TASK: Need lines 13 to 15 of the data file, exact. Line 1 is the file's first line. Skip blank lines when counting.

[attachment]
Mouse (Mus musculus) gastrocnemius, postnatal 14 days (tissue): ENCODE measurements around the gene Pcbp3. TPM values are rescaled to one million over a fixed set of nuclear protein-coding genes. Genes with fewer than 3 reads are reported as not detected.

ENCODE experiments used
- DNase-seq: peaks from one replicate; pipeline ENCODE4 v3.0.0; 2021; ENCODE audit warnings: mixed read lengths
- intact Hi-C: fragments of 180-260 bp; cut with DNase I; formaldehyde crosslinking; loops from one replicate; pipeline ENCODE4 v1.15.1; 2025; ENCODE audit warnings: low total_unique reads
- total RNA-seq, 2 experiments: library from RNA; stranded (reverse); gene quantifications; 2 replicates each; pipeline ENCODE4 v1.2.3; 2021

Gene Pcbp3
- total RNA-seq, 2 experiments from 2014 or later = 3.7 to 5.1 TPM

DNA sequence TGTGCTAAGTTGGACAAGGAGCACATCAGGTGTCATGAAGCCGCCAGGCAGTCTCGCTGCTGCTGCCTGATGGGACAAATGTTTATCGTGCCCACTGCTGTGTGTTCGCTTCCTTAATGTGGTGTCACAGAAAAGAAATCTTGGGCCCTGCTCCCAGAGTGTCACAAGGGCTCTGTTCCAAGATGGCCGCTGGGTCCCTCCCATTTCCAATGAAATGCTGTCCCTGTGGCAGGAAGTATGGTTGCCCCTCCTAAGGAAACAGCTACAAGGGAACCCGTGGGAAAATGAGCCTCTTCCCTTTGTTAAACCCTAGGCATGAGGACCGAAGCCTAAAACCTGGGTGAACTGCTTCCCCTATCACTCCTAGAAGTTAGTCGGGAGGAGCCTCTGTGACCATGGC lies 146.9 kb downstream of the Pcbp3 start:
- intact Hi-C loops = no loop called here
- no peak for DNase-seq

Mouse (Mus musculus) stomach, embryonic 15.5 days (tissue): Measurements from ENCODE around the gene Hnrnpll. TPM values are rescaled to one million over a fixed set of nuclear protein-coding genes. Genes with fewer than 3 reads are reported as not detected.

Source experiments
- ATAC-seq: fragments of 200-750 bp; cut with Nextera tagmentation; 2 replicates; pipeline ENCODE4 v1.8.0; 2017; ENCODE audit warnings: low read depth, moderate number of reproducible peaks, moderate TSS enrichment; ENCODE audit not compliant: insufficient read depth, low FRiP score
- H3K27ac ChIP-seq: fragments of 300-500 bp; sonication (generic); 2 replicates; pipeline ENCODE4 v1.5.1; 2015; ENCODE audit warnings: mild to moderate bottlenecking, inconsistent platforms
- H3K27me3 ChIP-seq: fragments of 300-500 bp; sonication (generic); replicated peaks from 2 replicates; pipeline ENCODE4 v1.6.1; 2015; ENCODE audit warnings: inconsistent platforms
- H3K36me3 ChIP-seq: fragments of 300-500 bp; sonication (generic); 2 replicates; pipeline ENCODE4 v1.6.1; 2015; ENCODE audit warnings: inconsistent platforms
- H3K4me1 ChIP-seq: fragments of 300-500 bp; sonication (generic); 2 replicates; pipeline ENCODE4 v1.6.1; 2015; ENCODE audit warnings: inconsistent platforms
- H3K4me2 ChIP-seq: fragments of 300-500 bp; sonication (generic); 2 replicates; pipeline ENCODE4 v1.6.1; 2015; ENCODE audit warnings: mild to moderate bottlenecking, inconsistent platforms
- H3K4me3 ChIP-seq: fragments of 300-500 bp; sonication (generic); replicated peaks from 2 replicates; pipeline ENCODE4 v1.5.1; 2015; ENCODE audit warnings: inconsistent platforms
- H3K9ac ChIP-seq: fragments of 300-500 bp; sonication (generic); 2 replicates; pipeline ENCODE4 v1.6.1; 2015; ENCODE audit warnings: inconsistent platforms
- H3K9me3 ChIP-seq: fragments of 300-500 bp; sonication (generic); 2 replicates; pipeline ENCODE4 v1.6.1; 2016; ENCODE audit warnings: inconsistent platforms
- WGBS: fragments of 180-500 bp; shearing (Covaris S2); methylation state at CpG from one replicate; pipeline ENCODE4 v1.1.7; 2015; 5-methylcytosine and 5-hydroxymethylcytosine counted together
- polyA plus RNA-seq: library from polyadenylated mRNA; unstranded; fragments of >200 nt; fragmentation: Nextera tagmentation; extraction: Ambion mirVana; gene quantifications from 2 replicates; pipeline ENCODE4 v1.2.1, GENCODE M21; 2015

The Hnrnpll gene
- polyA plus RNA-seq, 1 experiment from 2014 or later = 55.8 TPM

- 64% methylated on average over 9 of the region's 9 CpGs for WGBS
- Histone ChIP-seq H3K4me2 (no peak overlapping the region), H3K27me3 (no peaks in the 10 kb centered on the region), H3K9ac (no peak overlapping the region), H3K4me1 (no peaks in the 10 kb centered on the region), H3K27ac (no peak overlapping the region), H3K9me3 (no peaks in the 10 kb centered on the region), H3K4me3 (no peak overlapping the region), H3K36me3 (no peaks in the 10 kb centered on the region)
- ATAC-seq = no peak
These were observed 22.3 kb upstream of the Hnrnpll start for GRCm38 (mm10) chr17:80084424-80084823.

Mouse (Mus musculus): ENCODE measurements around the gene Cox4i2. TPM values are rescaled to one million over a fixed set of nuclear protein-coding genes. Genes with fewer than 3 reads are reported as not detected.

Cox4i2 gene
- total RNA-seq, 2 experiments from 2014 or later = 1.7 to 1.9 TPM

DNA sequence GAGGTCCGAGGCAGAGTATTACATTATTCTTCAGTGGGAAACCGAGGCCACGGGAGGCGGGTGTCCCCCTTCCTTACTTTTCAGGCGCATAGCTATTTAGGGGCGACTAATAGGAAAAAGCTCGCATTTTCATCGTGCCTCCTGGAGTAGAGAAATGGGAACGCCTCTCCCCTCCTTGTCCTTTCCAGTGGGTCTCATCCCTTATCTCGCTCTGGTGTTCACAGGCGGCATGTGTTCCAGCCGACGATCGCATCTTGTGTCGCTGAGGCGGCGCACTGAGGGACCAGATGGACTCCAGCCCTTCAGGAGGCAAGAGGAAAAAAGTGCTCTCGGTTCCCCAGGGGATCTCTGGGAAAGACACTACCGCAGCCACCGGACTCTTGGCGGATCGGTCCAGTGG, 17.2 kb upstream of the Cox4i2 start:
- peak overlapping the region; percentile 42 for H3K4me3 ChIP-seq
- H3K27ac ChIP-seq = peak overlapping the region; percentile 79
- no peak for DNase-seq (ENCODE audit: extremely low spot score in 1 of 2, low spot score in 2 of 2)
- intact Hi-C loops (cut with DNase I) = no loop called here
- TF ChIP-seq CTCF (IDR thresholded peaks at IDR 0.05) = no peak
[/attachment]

- ATAC-seq: fragments of 200-750 bp; cut with Nextera tagmentation; 2 replicates; pipeline ENCODE4 v1.8.0; 2017; ENCODE audit warnings: low read depth, moderate number of reproducible peaks, moderate TSS enrichment; ENCODE audit not compliant: insufficient read depth, low FRiP score
- H3K27ac ChIP-seq: fragments of 300-500 bp; sonication (generic); 2 replicates; pipeline ENCODE4 v1.5.1; 2015; ENCODE audit warnings: mild to moderate bottlenecking, inconsistent platforms
- H3K27me3 ChIP-seq: fragments of 300-500 bp; sonication (generic); replicated peaks from 2 replicates; pipeline ENCODE4 v1.6.1; 2015; ENCODE audit warnings: inconsistent platforms